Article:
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Workers’ Comp Changes in Florida and New York

Workers’ compensation laws are changing around the country to better protect American workers.

The U.S. Supreme Court is now reviewing Florida’s workers’ comp system after permanent partial disability benefits were cut by the state in an effort to save money.

According to Insurance Business America, the Supreme Court unanimously decided in 2015 not to review the 2003 case of Daniel Stahl v. Hialeah Hospital, in which Stahl injured his back while on the job, an injury leading to the end of his career because of his worsening conditions.

“It looks like it has become a very meager amount of compensation for an injured worker,” said Justice Barbara Pariente, “and it’s hard to deny that what’s happened over the last 50 years has not been a diminution in workers’ compensation benefits.”

The National Academy of Social Insurance reports that workers’ comp should pay 100% of the medical expenses for injured workers from the day of the injury. There should also be cash benefits for any lost wages after a three to seven day waiting period.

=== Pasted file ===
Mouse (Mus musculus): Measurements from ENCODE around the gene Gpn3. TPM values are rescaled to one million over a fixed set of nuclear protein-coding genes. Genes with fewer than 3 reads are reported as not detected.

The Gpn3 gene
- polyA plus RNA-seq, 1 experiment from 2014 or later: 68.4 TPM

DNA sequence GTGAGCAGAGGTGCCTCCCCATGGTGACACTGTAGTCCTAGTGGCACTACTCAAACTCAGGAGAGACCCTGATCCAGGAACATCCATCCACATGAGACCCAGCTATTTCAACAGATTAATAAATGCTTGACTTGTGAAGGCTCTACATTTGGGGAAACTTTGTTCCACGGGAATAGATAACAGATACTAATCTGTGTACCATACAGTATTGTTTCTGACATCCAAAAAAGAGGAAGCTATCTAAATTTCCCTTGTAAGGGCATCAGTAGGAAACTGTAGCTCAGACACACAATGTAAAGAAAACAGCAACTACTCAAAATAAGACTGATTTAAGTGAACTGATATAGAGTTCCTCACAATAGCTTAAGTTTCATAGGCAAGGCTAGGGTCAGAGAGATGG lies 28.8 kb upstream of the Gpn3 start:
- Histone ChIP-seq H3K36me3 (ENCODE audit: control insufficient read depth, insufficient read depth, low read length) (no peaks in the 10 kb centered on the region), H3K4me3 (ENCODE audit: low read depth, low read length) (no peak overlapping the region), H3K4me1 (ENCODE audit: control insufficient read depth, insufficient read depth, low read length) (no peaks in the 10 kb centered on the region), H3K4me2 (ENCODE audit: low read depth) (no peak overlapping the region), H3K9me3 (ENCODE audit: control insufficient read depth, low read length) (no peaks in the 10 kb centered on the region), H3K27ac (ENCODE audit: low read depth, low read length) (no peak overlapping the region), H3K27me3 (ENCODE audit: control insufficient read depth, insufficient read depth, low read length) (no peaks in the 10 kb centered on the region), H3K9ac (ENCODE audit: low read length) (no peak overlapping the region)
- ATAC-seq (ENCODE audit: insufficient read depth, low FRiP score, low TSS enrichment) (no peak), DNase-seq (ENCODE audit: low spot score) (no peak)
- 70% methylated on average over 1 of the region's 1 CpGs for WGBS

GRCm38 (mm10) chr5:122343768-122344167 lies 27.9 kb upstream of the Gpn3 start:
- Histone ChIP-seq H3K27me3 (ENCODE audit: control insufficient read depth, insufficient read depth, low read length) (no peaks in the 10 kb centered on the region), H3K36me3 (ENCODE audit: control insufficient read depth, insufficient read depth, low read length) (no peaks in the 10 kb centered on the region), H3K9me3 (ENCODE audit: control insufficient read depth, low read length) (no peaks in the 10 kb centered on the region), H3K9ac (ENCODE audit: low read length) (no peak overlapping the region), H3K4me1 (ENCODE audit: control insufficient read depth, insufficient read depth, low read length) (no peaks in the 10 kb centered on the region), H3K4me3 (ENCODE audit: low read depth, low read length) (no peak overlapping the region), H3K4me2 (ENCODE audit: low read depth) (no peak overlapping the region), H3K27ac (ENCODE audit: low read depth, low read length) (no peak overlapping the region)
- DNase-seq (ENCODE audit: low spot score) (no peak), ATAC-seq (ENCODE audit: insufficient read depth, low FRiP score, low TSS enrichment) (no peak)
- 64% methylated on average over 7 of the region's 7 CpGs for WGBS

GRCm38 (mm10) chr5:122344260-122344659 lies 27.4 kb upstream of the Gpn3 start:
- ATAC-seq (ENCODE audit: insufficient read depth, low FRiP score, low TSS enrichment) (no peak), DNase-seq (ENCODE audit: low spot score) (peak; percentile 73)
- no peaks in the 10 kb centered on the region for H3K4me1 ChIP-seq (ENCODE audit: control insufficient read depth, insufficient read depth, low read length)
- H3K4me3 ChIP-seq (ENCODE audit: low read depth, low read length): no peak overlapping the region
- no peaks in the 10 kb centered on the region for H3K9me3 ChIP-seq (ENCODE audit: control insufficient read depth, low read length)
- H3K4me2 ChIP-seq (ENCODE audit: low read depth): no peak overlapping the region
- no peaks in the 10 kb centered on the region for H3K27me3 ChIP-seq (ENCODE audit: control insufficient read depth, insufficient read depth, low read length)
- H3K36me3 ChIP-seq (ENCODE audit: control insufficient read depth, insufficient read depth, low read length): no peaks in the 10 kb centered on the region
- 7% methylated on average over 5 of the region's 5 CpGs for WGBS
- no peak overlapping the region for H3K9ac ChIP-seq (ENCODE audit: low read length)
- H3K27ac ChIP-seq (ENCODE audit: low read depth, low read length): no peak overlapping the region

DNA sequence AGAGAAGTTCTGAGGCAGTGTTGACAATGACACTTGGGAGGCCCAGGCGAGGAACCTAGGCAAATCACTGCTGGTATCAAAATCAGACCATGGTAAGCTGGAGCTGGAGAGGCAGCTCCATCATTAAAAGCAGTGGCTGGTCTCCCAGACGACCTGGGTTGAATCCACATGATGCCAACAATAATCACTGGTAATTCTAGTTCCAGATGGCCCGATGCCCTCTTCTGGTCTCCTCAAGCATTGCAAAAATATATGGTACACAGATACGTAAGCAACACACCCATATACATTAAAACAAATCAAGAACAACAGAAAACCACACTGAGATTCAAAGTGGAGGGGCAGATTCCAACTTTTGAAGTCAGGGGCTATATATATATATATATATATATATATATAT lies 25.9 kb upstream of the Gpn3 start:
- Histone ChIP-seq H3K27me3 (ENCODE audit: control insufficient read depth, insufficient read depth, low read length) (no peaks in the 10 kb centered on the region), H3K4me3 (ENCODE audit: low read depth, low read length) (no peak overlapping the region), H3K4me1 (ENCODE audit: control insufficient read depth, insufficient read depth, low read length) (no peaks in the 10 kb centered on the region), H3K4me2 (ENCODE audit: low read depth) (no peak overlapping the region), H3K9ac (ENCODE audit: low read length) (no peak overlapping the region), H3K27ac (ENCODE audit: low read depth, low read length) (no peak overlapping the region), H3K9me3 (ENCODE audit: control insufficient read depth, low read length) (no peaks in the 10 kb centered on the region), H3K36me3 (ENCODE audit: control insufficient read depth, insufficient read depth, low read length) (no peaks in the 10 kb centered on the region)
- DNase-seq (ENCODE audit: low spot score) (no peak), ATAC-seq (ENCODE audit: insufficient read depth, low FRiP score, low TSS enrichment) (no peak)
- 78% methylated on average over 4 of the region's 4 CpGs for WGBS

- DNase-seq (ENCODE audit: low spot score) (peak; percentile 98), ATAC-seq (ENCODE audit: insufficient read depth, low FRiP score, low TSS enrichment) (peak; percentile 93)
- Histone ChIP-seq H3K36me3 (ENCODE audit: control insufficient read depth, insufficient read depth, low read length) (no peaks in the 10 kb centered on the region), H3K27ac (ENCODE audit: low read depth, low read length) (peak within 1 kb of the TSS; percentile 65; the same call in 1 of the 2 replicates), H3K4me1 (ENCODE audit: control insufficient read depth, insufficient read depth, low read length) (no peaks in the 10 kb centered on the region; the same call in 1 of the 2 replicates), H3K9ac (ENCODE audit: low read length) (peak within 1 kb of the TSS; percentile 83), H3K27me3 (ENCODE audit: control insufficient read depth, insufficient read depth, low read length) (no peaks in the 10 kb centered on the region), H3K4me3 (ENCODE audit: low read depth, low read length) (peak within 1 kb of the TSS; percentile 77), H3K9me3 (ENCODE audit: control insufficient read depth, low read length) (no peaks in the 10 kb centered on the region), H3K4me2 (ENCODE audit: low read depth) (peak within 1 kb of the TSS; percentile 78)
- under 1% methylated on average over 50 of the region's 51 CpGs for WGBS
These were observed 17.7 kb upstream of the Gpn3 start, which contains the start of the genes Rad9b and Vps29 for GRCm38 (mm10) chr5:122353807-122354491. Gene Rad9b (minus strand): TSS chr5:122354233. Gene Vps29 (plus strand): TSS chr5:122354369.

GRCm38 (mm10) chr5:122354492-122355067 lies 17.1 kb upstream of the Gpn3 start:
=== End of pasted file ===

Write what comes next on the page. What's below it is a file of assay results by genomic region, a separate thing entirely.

In Stahl’s case, he was forced to file a civil lawsuit against the hospital that alleged the medical facility had been negligent in causing his injury and that the state’s workers’ comp program was an “inadequate exclusive remedy” for workers who suffered injuries on the job.

In New York, the Workers’ Compensation Board agreed to enter into an alliance with U.S. Occupational Safety and Health Administration (OSHA).

WorkersCompensation.com reports that Wage and Hour Division, New York State’s workers’ comp board, entered into a collaborative alliance relationship with OSHA. The organizations expect the agreement to promote employers’ compliance with new and existing laws administrated by each administration.

Some elements of the new deal include providing employees and employers with information regarding compliance assistance, cross-training of both agencies’ staff, sharing valuable and appropriate information when necessary and working together to conduct joint investigations when needed.

“Our agencies share a common purpose of helping ensure proper working conditions and benefits for workers in New York,” said Robert Kulick, OSHA Regional Administrator. “Working together and sharing resources to achieve that common purpose makes sense.”




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